NAC and thioproline retard immune function in an animal model of aging. - GreenMedInfo Summary
Murine models of premature ageing for the study of diet-induced immune changes: improvement of leucocyte functions in two strains of old prematurely ageing mice by dietary supplementation with sulphur-containing antioxidants.
Proc Nutr Soc. 2010 Nov;69(4):651-9. Epub 2010 Sep 28. PMID: 20875196
Department of Physiology, Faculty of Biology, Complutense University of Madrid, 28040 Madrid, Spain. email@example.com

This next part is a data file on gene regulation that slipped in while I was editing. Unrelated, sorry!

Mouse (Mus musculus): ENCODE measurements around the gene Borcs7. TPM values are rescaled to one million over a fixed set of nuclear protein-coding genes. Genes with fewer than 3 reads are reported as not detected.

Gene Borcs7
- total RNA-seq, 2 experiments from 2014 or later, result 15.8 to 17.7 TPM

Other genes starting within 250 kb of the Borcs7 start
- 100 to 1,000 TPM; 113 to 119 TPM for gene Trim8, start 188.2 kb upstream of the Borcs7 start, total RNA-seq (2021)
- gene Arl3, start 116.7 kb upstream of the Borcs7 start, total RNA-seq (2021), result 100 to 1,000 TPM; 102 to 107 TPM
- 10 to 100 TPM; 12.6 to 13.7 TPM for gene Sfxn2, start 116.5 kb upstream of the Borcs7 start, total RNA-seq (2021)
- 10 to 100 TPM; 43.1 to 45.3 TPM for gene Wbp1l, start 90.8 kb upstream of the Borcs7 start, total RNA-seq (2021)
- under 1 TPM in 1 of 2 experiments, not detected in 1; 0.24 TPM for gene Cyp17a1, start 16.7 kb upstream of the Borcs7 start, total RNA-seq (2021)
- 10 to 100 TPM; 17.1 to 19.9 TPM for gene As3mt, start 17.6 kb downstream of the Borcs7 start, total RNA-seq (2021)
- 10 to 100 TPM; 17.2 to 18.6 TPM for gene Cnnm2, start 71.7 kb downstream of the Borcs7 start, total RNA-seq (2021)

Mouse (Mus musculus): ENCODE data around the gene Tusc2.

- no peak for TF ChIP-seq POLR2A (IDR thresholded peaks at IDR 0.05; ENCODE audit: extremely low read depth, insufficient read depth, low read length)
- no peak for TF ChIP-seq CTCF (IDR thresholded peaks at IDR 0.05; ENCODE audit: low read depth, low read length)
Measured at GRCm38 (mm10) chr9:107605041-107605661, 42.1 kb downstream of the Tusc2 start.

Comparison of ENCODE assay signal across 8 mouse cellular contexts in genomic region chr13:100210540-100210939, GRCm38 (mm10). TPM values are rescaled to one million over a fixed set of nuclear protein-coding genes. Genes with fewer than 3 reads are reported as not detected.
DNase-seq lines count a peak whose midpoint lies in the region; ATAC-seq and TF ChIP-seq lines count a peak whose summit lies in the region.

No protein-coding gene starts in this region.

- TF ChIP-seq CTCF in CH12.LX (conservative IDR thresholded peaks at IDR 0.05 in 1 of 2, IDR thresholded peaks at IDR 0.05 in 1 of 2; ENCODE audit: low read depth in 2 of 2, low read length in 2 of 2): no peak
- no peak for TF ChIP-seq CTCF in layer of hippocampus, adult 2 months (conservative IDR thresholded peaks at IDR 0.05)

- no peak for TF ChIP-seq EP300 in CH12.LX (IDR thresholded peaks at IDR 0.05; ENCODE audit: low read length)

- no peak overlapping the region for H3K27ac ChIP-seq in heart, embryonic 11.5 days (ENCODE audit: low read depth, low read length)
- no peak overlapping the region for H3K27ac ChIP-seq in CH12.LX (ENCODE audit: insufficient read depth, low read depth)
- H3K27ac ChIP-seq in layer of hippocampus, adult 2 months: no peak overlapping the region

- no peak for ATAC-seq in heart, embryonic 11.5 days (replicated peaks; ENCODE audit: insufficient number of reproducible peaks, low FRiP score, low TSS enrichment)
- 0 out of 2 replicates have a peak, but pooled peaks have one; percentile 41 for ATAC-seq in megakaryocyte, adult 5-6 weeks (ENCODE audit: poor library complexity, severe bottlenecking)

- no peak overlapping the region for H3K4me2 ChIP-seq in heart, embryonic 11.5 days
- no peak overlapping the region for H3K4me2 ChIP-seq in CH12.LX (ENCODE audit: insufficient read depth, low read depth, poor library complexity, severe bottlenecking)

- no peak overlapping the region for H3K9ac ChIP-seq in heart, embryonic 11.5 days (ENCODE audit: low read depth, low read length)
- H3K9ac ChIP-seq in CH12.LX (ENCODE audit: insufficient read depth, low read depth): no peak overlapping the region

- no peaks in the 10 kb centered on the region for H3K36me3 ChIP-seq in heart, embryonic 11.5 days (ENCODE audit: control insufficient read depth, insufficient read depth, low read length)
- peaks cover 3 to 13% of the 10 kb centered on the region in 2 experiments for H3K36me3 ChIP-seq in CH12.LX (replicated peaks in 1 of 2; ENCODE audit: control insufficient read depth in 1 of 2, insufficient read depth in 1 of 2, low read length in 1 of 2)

Several immune functions are markers of health, biological age and predictors of longevity. A chronic oxidative and inflammatory state is the main cause of ageing and the immune system is involved in the rate of ageing. Thus, several murine models of premature ageing have been proposed owing to their early immunosenescence and oxidative stress, such as ovariectomised rats and mice, obese rats and anxious mice. In the last model, the most extensively studied by us, mice showing anxiety have an aged immune function and redox status as well as a shorter longevity in comparison with animals without anxiety of the same chronological age, being denominated prematurely ageing mice. A confirmation of the above is that the administration of diets supplemented with antioxidants improves the redox status and immune functions and increases the longevity of prematurely ageing mice. Antioxidant precursors of glutathione such as thioproline or N-acetylcysteine, which have a relevant role in ageing, have been the most widely investigated in adult prematurely ageing mice in our laboratory. In the present work, we have studied the effects of the ingestion for 5 weeks of a diet supplemented with 0·1% (w/w) thioproline+N-acetylcysteine on several functions of leucocytes from chronological old (69-73 weeks of age) prematurely ageing mice of two strains (Swiss and BALB/c). The results show an improvement of the immune functions, with their values becoming closer to those in adult animals (24±2 weeks). Thus, an adequate nutrition with antioxidants, even in aged subjects, could be a good strategy to retard ageing.